Saturday, February 28, 2015

Radioactive, Radioactive

Lest I have my face ripped off by fans, I'd like to start by saying, I really like the music group Imagine Dragons. This is by no means a reflection on the group or anything their music potentially sells. This says more about me.

I currently have an earworm. I suppose I should be glad that I've finally disposed of Carly Rae Jepson and Katy Perry (blog "Bugged by an Earworm", July 27, 2012). The earworm is caused by the song "Radioactive" which appears in a television commercial. Just in case you haven't noticed it's the latest trend for networks or providers to show ads twice during commercial breaks. The particular commercial with this song is one that is oft repeated. I suppose it's done so that you don't miss their sponsor in case you dared leave the room two minutes earlier.

When it comes to the "idiot  box", I have noticed that I have certain skills. I can have the t.v. on and fall asleep. I can have the t.v. on so that it might keep me company and drown out extraneous sounds while I do other things. When I was younger, I did homework this way much to the chagrin of my parents. I can have the t.v. on and partially watch or listen. I can have the t.v. on and absorb all kinds of trivial and useless information even though I'm not watching.  The t.v. rarely has my full attention although I do spend a lot of time with it on. I think it's a generational thing, the way my parents and more so, my grandparents used to listen to the radio. There were also many years where I neither had the time nor the inclination to bother with it. Somehow, this made me feel like an outsider, not knowing what everyone else knew. I didn't like that.

So when someone asks me whether I've noticed a certain commercial, my usual answer is, "No". Either I've PVR'ed a programme in which case I fast forward through commercials, or I just don't pay attention.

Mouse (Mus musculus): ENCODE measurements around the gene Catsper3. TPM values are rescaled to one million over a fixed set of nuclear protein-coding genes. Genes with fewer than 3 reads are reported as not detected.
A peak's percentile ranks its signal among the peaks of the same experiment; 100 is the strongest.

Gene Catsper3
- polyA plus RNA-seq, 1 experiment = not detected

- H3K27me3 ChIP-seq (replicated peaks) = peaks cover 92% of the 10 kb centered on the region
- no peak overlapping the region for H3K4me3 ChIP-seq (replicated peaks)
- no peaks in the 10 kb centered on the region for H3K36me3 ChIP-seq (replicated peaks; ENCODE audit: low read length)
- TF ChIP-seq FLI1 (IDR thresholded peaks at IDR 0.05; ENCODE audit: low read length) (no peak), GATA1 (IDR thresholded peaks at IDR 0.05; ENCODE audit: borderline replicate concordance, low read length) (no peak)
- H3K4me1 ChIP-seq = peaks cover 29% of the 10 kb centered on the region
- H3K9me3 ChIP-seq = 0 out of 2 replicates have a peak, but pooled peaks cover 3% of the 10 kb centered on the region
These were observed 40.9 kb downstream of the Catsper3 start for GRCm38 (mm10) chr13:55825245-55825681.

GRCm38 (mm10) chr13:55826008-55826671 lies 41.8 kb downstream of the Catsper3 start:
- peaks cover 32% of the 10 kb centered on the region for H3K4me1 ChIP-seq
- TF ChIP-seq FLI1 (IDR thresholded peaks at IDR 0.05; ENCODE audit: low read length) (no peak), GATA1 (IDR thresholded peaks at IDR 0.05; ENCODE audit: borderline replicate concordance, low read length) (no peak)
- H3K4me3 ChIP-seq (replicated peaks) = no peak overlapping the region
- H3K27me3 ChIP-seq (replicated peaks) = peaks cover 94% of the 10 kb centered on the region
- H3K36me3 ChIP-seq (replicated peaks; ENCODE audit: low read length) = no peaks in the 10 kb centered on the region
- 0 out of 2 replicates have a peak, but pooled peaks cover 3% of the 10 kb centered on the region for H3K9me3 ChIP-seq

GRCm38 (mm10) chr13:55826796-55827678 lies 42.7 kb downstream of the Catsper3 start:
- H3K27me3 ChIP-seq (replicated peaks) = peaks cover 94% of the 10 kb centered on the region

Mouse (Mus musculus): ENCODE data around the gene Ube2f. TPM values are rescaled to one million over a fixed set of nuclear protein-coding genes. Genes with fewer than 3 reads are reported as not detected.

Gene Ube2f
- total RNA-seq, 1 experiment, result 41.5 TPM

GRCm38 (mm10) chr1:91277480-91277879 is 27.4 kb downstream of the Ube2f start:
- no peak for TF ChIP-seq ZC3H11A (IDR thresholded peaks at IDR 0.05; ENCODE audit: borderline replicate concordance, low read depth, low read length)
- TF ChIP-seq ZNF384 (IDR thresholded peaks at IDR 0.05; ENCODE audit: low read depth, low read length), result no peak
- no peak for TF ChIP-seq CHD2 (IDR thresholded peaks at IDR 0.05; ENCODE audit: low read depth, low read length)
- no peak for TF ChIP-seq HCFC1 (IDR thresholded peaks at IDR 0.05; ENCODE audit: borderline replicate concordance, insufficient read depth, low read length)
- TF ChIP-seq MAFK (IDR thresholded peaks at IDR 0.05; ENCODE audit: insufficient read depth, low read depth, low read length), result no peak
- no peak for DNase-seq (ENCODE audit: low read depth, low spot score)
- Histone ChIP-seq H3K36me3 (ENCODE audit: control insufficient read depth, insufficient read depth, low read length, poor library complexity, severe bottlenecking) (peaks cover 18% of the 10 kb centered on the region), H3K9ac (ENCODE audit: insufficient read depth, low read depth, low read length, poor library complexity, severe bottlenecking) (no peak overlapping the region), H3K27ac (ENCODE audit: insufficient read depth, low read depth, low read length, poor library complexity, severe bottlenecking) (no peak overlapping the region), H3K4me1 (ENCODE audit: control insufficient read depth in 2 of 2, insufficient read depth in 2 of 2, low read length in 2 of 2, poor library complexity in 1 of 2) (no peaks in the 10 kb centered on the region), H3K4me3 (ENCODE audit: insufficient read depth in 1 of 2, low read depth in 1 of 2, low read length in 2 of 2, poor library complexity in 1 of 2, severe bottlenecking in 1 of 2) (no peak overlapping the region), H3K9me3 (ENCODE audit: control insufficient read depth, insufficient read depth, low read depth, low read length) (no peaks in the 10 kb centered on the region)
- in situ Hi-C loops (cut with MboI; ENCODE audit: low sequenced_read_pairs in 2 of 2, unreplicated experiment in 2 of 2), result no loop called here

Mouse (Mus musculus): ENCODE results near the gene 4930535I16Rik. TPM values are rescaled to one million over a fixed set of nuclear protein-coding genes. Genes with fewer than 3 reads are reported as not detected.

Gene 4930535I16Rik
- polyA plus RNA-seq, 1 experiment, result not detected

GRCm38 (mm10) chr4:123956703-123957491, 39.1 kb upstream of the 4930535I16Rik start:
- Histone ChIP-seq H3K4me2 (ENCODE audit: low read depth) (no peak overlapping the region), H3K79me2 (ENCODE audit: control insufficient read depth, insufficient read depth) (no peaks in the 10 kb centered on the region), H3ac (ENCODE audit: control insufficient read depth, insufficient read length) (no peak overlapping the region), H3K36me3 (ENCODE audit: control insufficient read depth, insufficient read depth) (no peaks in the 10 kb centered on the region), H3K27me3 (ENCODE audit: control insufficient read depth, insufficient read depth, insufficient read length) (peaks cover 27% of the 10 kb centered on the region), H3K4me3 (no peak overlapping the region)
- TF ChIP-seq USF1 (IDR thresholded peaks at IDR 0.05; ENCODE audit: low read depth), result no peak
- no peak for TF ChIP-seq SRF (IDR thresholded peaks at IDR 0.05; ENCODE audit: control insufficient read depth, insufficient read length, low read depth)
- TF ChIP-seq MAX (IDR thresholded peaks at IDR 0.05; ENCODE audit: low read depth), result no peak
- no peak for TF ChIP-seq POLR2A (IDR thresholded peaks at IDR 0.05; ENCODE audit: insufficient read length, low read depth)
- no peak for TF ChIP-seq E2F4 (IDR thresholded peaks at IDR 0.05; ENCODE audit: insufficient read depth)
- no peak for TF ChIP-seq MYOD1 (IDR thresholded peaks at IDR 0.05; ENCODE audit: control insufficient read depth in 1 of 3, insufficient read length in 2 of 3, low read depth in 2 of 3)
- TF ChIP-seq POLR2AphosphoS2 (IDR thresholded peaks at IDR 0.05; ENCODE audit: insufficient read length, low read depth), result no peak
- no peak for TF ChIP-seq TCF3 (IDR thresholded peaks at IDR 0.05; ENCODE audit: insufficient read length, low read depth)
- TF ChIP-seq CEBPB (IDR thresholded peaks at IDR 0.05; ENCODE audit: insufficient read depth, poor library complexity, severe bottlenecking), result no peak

Having said that, I've always liked the tune of  "Radioactive" and have heard portions of it at least a hundred times of late. It's used as I said earlier in a commercial. I have no idea what the commercial is for so I can only guess that the ad campaign is a bit of a bust, at least when it comes to me. On the other hand, perhaps there's some subliminal effect that will have me singing this as I reach for something in a supermarket, a hardware store or a pet shop.    

Yesterday, I posted on facebook....the source of all irrelevant information.        

    I have an Imagine Dragons ear worm and I don't even know what the commercial is selling. If I were one of the twit generation, I would say, hashtag adcampaignfailure.       

A friend responded that she thought it was a car commercial. Hmmm... Come to think of it,  I do remember seeing tires. She then added that Hyundai uses the song Radioactive. Interesting, I thought.

Fortunately, I had purchased my car prior to the emergence of the hit song and now commercial so I can't say that I was in any way influenced.

It's a catchy tune and I'm glad Hyundai advertisers opted for the section of song where the words are  "Welcome to the new age, to the new age" rather than the part that mentions  ash, dust, rust and chemicals...."Whoa, oh, oh, whoa, oh, oh."

Friday, February 27, 2015

My Fantasy Life